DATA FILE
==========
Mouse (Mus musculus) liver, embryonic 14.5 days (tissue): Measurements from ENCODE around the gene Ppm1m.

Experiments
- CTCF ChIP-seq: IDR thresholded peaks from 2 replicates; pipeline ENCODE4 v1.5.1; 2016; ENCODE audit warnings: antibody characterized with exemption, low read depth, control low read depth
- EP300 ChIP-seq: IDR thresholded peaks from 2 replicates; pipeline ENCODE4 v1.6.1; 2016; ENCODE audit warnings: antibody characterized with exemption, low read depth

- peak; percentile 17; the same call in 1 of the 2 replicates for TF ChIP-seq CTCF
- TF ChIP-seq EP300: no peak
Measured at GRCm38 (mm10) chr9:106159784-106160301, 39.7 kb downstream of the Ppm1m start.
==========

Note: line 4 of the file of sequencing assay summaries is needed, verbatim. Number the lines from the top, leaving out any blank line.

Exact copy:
- EP300 ChIP-seq: IDR thresholded peaks from 2 replicates; pipeline ENCODE4 v1.6.1; 2016; ENCODE audit warnings: antibody characterized with exemption, low read depth